What Is An Interjection? Definition And Examples

We are going to learn about interjections! Stupendous! Amazing! Sensational! Interjections are an excitable part of grammar that can express strong emotions. And that means that we get to use exclamation points. Hooray! Exclamation points! Before we wake up the neighbors with all of this excitement, we first need to learn about what interjections are and how to properly use them in grammar. Grammar! Yay? Yay!

What is an interjection?

An interjection is a word or phrase used in a short exclamation. Interjections are often used to express sudden bursts of emotion such as anger, shock, joy, or confusion. Interjections are not considered to be complete sentences and often lack any major parts of speech. Typically, an interjection is very short: just one to a few words in length. Interjections often end in an exclamation point (!).


Interjection examples

Let’s look at some examples of interjections and how we would use them in writing.

List of interjections

The following list shows some common examples of interjections:

In writing, it is possible to turn anything into an interjection by using an exclamation point. Listed below are just some examples:

  • Yes!
  • You!
  • Unbelievable!
  • No way!
  • Never!
  • Dad!
  • Outrageous!
  • Interesting!
  • Faster!
  • Thank you!
  • More cowbell!

Interjections in a sentence

In general, there are two main ways that we use interjections in sentences. We can use them by themselves with an exclamation point or we can separate them from a sentence using a comma or commas.

Let’s first look at examples of how we would use interjections by themselves:

  • Wow! That alligator is huge!
  • Uh-oh! A storm is coming!
  • Did you see the acrobats? Amazing! They were incredible!
  • When did I want the work done? Today! Get moving!

Because we typically don’t use a question mark and an exclamation point together, an interjection may also end in a question mark if it is expressing confusion, curiosity, or similar emotions:

  • Her birthday is tomorrow? Huh? I thought it was next week!

When we use interjections in sentences, we typically separate them by using commas:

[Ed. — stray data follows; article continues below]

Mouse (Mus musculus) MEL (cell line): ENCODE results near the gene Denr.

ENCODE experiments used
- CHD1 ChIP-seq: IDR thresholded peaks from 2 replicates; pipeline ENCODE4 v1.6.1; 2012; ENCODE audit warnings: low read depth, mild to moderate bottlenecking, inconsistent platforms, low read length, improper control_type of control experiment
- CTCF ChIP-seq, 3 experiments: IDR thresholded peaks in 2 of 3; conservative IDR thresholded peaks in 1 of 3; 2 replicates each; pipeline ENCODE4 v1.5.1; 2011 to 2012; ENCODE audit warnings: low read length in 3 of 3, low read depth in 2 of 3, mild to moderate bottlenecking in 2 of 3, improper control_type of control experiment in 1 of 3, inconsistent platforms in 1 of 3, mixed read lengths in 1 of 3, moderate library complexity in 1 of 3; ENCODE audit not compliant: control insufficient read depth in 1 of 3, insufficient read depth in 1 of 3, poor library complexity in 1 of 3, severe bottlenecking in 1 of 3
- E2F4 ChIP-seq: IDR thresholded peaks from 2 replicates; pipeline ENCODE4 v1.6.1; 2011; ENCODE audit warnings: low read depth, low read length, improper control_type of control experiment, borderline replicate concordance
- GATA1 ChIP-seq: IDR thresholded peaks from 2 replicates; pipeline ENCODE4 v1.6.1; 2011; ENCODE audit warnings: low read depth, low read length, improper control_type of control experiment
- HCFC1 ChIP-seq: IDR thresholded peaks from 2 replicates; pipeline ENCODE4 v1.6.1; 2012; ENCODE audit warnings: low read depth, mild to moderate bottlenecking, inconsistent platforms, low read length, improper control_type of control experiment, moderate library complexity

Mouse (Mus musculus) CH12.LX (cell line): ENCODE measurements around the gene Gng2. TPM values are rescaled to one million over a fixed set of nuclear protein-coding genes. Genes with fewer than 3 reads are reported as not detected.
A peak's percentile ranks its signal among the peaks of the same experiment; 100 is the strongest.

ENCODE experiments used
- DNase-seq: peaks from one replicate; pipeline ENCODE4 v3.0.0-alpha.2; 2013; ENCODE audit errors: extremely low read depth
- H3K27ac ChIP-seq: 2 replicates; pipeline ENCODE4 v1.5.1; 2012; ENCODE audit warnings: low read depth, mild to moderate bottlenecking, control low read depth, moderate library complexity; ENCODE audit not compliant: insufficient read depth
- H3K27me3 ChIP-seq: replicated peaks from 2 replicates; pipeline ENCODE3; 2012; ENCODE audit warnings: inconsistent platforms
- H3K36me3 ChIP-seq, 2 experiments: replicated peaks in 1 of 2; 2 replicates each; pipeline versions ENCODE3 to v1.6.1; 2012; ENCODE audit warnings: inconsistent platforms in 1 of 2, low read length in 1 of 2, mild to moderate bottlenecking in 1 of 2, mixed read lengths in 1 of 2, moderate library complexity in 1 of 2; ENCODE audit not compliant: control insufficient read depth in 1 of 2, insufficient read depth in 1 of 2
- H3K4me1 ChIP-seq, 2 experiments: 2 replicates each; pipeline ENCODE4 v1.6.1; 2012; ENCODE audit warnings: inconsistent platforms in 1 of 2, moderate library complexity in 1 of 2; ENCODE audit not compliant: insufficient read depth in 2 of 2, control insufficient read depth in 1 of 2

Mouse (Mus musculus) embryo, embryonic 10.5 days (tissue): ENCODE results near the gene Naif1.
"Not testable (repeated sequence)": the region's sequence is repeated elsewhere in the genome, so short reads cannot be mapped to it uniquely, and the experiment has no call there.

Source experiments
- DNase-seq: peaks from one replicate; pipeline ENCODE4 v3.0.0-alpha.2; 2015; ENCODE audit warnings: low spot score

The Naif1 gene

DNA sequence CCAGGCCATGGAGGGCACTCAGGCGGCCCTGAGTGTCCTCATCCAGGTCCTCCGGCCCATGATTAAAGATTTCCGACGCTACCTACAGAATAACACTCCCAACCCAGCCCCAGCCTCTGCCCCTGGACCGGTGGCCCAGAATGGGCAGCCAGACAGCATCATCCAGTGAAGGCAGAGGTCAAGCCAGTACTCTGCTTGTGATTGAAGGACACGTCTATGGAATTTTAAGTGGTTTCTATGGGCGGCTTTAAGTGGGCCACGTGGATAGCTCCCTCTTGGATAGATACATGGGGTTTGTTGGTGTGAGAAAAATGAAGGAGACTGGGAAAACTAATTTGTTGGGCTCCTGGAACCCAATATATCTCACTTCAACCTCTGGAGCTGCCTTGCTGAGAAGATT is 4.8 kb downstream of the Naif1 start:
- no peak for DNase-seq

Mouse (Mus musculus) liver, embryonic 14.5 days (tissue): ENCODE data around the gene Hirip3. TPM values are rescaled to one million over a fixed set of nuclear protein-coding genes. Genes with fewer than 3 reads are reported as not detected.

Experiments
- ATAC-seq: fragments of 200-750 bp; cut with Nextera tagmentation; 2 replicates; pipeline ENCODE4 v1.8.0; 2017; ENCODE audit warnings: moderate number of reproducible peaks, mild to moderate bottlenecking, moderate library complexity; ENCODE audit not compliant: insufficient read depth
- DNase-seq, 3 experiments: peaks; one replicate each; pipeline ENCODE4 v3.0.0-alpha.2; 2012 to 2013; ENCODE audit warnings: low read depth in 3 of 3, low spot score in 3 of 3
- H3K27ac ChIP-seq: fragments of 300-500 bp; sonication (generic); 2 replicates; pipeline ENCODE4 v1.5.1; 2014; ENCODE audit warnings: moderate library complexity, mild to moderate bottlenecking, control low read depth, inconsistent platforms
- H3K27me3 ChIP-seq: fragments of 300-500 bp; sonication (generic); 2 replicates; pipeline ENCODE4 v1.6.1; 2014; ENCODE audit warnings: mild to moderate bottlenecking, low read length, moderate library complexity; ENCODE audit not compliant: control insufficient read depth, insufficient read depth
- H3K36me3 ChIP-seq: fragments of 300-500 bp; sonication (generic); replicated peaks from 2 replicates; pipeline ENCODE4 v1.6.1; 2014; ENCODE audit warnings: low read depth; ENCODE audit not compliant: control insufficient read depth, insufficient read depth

• Whoops, I dropped the toys!
  • Yikes, look at the size of that spider!
  • I just flew into town and, boy, are my arms tired!
  • I guess this is as good as it gets, huh?
  • Mom said we have to, ugh, clean our rooms!

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When to use interjections

In general, interjections are not used in formal writing and speech. However, they are very common in informal and casual writing in speech. There are several reasons why we would want to use interjections.

Reason #1: We use them naturally

You probably use interjections in your regular speech without even knowing it. When a person is surprised, overcome with joy, or accidentally stubs their toe, they will probably let loose an interjection or two. When people are filled with strong emotions, they are usually too excited to remember proper grammar and might shout interjections instead. At the same time, people often use interjections when they want to be brief or are in a hurry. Interjections are perfect for when you just want to give a short Yeah! or Nope!

Reason #2: They liven up realistic dialogue

In writing, authors often want their dialogue to sound real and like something that people would actually say. Because people often use interjections in their casual speech, you will often see authors sprinkle interjections into dialogue or a character’s inner thoughts. Interjections are also useful to represent grunts, sighs, mumbles, yells, gasps, and other noises people often make.

Reason #3: They communicate intensity

In writing and casual speech, people will often use interjections to catch people’s attention or alert others that something is exciting, dangerous, or important. For example, take a look at the following examples:

  • You just won a million dollars.
  • Wow! You just won a million dollars! Congratulations!
  • I need you to get me a clean towel now.
  • Ack! I need you to get me a clean towel! Now!

In each pair, the second example expresses a lot more emotion by using interjections. Even when reading them, you may be able to picture exciting moments that would cause people to become emotional and use interjections.

Interjections vs. conjunctions

Interjections are used much differently than another part of speech known as conjunctions. Conjunctions are words that we use to connect words, phrases, clauses, and sentences. Conjunctions include words such as and, or, but, because, so, also, and unless.

While interjections typically like to hang out by themselves, conjunctions never like to be alone and usually insert themselves into the middle of sentences.  The following examples show how we use interjections and conjunctions differently:

  • Interjection: Oops! I dropped my keys!
  • Conjunction: She likes to eat peanut butter and jelly sandwiches.
  • Interjection: No! I’m not ready to go yet! Please! 
  • Conjunction: Things could be better, but they could also be a lot worse.
  • Interjection: Well, this was not my best idea. Sorry!
  • Conjunction: You can visit the library whenever you have the chance.

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